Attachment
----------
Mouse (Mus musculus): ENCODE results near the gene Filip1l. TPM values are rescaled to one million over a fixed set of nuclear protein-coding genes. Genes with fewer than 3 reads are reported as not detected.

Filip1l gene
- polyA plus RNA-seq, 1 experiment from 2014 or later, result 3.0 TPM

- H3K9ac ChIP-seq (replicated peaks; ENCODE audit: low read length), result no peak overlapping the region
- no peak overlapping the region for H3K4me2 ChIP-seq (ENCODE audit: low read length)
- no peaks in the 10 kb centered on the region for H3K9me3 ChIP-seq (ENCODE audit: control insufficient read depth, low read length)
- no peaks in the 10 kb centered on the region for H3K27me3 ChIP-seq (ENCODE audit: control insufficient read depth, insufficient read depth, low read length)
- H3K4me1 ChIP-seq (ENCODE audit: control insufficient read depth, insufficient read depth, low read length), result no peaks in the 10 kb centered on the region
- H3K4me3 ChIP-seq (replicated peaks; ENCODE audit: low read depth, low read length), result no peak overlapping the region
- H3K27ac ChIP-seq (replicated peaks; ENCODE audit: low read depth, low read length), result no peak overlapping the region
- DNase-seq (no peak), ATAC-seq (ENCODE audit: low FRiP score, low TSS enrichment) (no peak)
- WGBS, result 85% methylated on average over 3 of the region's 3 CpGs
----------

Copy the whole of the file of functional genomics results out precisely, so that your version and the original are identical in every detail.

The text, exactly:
Mouse (Mus musculus): ENCODE results near the gene Filip1l. TPM values are rescaled to one million over a fixed set of nuclear protein-coding genes. Genes with fewer than 3 reads are reported as not detected.

Filip1l gene
- polyA plus RNA-seq, 1 experiment from 2014 or later, result 3.0 TPM

- H3K9ac ChIP-seq (replicated peaks; ENCODE audit: low read length), result no peak overlapping the region
- no peak overlapping the region for H3K4me2 ChIP-seq (ENCODE audit: low read length)
- no peaks in the 10 kb centered on the region for H3K9me3 ChIP-seq (ENCODE audit: control insufficient read depth, low read length)
- no peaks in the 10 kb centered on the region for H3K27me3 ChIP-seq (ENCODE audit: control insufficient read depth, insufficient read depth, low read length)
- H3K4me1 ChIP-seq (ENCODE audit: control insufficient read depth, insufficient read depth, low read length), result no peaks in the 10 kb centered on the region
- H3K4me3 ChIP-seq (replicated peaks; ENCODE audit: low read depth, low read length), result no peak overlapping the region
- H3K27ac ChIP-seq (replicated peaks; ENCODE audit: low read depth, low read length), result no peak overlapping the region
- DNase-seq (no peak), ATAC-seq (ENCODE audit: low FRiP score, low TSS enrichment) (no peak)
- WGBS, result 85% methylated on average over 3 of the region's 3 CpGs